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navigation

[nav-i-gey-shuh n]
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noun
  1. the act or process of navigating.
  2. the art or science of plotting, ascertaining, or directing the course of a ship, aircraft, or guided missile.
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Origin of navigation

1520–30; < Latin nāvigātiōn- (stem of nāvigātiō) a voyage. See navigate, -ion
Related formsnav·i·ga·tion·al, adjectivemis·nav·i·ga·tion, nounnon·nav·i·ga·tion, nounre·nav·i·ga·tion, noun
Dictionary.com Unabridged Based on the Random House Unabridged Dictionary, © Random House, Inc. 2018

Examples from the Web for navigational

Contemporary Examples

Historical Examples

  • They're designed so any fool can tell what to do, and the navigational settings are completely automatic.

    The Star Hyacinths

    James H. Schmitz

  • While this satisfied local pride it led to much geographical and navigational confusion.

    Nautical Charts

    G. R. Putnam

  • Many marine disasters are attributed to failure to make sufficient use of the lead, the simplest of navigational aids.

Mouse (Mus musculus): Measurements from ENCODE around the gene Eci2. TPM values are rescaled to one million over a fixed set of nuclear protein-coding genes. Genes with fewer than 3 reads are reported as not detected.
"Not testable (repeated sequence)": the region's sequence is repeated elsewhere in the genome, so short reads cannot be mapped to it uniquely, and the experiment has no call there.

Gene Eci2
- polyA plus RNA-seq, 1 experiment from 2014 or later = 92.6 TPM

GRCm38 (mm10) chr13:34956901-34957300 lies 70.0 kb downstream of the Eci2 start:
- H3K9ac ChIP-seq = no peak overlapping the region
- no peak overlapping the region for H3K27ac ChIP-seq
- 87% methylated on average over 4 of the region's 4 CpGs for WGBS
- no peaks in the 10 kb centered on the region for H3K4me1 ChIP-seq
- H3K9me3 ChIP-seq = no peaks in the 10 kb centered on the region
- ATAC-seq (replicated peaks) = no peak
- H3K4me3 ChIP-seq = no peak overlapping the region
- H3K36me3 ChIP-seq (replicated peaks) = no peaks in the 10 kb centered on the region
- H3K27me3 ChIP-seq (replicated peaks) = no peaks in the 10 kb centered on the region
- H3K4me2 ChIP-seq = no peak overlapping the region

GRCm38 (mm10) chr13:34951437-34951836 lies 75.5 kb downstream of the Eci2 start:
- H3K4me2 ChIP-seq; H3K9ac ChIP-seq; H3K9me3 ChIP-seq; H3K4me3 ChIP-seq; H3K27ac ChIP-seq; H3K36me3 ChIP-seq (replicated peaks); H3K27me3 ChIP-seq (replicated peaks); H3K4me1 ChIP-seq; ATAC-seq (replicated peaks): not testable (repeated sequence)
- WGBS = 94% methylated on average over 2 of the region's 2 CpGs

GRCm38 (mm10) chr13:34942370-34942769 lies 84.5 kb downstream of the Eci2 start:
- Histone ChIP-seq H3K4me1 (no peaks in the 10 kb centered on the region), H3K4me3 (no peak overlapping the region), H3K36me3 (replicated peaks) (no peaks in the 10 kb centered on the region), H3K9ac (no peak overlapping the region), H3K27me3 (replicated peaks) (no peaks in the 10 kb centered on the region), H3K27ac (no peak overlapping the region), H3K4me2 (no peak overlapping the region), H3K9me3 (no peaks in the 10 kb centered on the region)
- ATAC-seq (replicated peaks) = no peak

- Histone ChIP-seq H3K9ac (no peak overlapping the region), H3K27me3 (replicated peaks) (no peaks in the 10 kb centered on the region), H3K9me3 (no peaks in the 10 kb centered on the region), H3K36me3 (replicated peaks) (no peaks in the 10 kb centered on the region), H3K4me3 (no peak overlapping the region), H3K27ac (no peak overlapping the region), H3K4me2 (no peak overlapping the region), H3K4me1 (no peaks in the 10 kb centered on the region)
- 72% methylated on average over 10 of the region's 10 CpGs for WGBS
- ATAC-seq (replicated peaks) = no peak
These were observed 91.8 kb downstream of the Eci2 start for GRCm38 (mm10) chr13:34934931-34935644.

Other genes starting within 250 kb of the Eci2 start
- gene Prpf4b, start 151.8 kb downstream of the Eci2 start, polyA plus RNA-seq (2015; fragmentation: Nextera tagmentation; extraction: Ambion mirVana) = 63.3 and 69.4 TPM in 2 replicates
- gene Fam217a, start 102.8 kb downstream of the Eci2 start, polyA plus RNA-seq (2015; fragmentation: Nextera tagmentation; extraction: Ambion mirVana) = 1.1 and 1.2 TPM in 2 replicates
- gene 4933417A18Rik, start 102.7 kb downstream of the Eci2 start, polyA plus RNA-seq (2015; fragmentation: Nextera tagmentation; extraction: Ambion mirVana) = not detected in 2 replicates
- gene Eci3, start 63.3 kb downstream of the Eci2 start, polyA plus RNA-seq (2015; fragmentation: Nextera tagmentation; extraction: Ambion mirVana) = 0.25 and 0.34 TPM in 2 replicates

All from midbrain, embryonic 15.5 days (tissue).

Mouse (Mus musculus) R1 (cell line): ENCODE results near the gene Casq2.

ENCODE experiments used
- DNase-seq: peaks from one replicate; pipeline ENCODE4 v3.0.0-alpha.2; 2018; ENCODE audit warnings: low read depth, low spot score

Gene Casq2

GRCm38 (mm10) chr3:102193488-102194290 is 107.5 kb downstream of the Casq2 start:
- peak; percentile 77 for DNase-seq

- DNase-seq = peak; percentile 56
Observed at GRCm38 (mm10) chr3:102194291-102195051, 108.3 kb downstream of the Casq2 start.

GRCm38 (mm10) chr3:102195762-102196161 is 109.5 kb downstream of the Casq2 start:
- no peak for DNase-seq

Nautical Charts

    G. R. Putnam

  • The middle screen presented a magnified view of the navigational globe on the bridge.

    Oomphel in the Sky

    Henry Beam Piper

  • Safe passage across the seas, especially from the navigational point of view, provided much food for thought.

    The Blocking of Zeebrugge

    Alfred F. B. Carpenter


British Dictionary definitions for navigational

navigation

noun
  1. the skill or process of plotting a route and directing a ship, aircraft, etc, along it
  2. the act or practice of navigatingdredging made navigation of the river possible
  3. US rare ship traffic; shipping
  4. Midland English dialect an inland waterway; canal
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Derived Formsnavigational, adjective
Collins English Dictionary - Complete & Unabridged 2012 Digital Edition © William Collins Sons & Co. Ltd. 1979, 1986 © HarperCollins Publishers 1998, 2000, 2003, 2005, 2006, 2007, 2009, 2012

Word Origin and History for navigational

adj.

1884, from navigation + -al.

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navigation

n.

1530s, from Middle French navigation (14c.) or directly from Latin navigationem (nominative navigatio) "a sailing, navigation, voyage," noun of action from past participle stem of navigare "to sail, sail over, go by sea, steer a ship," from navis "ship" (see naval) + root of agere "to drive" (see act (n.)).

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Online Etymology Dictionary, © 2010 Douglas Harper